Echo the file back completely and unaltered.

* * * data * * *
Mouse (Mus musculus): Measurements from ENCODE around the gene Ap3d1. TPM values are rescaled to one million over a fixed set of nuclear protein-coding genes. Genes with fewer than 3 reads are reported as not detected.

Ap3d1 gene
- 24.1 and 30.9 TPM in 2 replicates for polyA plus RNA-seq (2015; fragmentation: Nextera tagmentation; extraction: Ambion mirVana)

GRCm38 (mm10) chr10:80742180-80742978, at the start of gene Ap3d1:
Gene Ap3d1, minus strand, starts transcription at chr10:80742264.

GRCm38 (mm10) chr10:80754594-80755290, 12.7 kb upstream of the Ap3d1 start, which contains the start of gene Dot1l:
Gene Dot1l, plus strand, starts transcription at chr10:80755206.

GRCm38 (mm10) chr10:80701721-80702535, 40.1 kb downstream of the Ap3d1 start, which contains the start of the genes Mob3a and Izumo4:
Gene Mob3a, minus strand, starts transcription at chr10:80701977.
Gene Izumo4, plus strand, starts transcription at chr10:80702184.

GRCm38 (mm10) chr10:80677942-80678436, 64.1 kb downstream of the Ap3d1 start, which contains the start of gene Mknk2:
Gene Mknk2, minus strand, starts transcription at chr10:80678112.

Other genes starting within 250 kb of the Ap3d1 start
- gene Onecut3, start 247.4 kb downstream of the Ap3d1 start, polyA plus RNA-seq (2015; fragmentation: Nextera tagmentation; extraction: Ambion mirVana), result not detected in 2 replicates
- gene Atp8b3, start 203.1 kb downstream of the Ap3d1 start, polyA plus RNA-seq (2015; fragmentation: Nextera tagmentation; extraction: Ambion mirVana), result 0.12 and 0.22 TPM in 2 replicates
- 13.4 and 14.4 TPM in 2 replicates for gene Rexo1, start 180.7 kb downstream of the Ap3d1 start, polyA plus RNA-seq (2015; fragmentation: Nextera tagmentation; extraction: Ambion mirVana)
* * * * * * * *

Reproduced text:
Mouse (Mus musculus): Measurements from ENCODE around the gene Ap3d1. TPM values are rescaled to one million over a fixed set of nuclear protein-coding genes. Genes with fewer than 3 reads are reported as not detected.

Ap3d1 gene
- 24.1 and 30.9 TPM in 2 replicates for polyA plus RNA-seq (2015; fragmentation: Nextera tagmentation; extraction: Ambion mirVana)

GRCm38 (mm10) chr10:80742180-80742978, at the start of gene Ap3d1:
Gene Ap3d1, minus strand, starts transcription at chr10:80742264.

GRCm38 (mm10) chr10:80754594-80755290, 12.7 kb upstream of the Ap3d1 start, which contains the start of gene Dot1l:
Gene Dot1l, plus strand, starts transcription at chr10:80755206.

GRCm38 (mm10) chr10:80701721-80702535, 40.1 kb downstream of the Ap3d1 start, which contains the start of the genes Mob3a and Izumo4:
Gene Mob3a, minus strand, starts transcription at chr10:80701977.
Gene Izumo4, plus strand, starts transcription at chr10:80702184.

GRCm38 (mm10) chr10:80677942-80678436, 64.1 kb downstream of the Ap3d1 start, which contains the start of gene Mknk2:
Gene Mknk2, minus strand, starts transcription at chr10:80678112.

Other genes starting within 250 kb of the Ap3d1 start
- gene Onecut3, start 247.4 kb downstream of the Ap3d1 start, polyA plus RNA-seq (2015; fragmentation: Nextera tagmentation; extraction: Ambion mirVana), result not detected in 2 replicates
- gene Atp8b3, start 203.1 kb downstream of the Ap3d1 start, polyA plus RNA-seq (2015; fragmentation: Nextera tagmentation; extraction: Ambion mirVana), result 0.12 and 0.22 TPM in 2 replicates
- 13.4 and 14.4 TPM in 2 replicates for gene Rexo1, start 180.7 kb downstream of the Ap3d1 start, polyA plus RNA-seq (2015; fragmentation: Nextera tagmentation; extraction: Ambion mirVana)